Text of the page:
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Obama Should Worry About the Bush Family Tentacles Undermining His Plans
By Russ Baker
Bush may be gone, but his influence -- and the forces that put him in office -- aren't.
As George W. Bush leaves office and Barack Obama takes over, we are in danger of missing the opportunity for change our new president has promised -- unless we come to grips with what the great historian and Librarian of Congress Daniel Boorstin called our "hidden history," not just of the past eight years but of the past half-century and more.
President Obama will face a staggering array of challenges, most, if not all, of which stem from the policies of Bush. But efforts at reform will fall short if we fail to probe and confront the powerful forces that wanted this disastrous administration in the White House in the first place -- and that remain ready and able to maintain their influence behind the scenes today.
Like most people, I took the failings of George W. Bush at face value: an inattentive, poorly prepared man full of hubris, who committed colossal blunders as a result. Then I spent five years researching my new book, Family of Secrets and came to see that the origins go much deeper. This backstory is getting almost no attention in the talking-heads debate over the Bush legacy. Yet it will continue to play, affecting our country and our lives, long after Bush leaves office.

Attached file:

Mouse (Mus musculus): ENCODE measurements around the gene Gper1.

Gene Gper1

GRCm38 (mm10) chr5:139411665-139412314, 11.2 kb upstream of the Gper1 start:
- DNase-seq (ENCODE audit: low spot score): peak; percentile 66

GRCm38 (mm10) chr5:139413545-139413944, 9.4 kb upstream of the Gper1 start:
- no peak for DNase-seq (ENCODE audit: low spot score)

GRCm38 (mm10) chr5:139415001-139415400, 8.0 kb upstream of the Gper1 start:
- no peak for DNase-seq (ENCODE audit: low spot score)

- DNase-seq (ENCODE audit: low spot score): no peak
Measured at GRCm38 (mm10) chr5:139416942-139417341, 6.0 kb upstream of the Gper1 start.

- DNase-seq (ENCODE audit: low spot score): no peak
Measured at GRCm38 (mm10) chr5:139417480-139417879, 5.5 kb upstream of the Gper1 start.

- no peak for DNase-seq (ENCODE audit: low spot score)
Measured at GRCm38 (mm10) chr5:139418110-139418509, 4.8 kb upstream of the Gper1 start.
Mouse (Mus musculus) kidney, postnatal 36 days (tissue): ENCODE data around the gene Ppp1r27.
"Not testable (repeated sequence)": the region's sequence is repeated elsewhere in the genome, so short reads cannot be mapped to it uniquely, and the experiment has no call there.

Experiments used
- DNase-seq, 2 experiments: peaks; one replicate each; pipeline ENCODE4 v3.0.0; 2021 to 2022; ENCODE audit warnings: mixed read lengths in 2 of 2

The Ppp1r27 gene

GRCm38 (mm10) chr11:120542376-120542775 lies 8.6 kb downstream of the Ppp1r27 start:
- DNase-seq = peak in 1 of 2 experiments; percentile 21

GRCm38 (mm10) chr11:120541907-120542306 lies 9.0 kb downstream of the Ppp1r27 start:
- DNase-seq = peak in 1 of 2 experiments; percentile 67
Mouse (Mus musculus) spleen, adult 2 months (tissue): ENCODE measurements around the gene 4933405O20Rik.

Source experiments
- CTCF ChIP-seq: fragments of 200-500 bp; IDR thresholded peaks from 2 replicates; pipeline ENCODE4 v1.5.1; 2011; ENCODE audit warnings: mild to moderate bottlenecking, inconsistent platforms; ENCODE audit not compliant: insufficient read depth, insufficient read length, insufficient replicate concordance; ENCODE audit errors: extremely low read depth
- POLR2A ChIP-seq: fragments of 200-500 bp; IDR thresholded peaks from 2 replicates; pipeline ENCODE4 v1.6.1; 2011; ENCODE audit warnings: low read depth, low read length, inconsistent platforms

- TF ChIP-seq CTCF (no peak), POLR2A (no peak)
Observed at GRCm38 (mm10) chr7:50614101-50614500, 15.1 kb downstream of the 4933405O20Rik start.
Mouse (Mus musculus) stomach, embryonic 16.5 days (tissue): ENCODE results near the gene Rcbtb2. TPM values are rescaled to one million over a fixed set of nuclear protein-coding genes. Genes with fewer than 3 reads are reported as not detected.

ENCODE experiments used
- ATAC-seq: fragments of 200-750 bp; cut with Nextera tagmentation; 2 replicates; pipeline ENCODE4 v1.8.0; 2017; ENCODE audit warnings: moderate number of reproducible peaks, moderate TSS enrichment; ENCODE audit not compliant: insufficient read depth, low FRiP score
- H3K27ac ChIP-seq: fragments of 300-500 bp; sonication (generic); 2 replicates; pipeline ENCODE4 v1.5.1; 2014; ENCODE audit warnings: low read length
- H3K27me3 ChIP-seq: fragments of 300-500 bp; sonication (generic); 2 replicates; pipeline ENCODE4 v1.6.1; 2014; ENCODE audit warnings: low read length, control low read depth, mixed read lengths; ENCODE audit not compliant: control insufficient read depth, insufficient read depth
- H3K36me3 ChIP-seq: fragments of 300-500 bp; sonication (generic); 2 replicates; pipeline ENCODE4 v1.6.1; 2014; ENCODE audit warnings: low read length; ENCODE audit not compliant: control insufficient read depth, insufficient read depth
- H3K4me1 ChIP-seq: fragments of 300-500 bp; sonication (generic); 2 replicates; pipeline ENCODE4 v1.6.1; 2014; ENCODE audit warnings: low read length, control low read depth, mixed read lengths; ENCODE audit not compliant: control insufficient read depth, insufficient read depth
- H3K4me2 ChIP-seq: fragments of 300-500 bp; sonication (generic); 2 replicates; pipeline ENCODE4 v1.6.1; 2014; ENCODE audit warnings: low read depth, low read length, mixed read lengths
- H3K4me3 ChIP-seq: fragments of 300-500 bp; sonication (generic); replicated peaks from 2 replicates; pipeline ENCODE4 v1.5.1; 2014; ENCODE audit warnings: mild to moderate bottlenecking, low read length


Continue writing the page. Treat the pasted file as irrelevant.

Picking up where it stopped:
A more profound explanation for the rise of George W. Bush came as I studied the concerted effort to convince the public that he was independent of, and often in disagreement with, his father. The reason for this, it turned out, was that exactly the opposite was true. W. may have been bumptious where his father was discreet, but in fact the son hewed closely to a playbook that guided his father and even his grandfather.
Over much of the last century, the Bushes have been serving the aims of a very narrow segment from within America's wealthiest interests and families -- typically through involvement in the most anti-New Deal investment banking circles, in the creation of a civilian intelligence service after World War II, and in some of that service's most secretive and still-unacknowledged operations.
Through declassified documents and interviews, I unearthed evidence that George W. Bush's father, the 41st president of the United States, had been working for the intelligence services no less than two decades before he was named CIA director in 1976. Time and again, Bush 41 and his allies have participated in clandestine operations to force presidents to do the bidding of oil and other resource-extraction interests, military contractors and financiers. Whenever a president showed independence or sought reforms that threatened entrenched interests, this group helped to ensure that he was politically attacked and neutralized, or even removed from office, through one means or another.
We are not dealing here with what are commonly dismissed as "conspiracy theories." We are dealing with a reality that is much more subtle, layered and pervasive -- a matrix of power in which crude conspiracies are rarely necessary and in which the execution or subsequent cover-up of anti-democratic acts become practically a norm.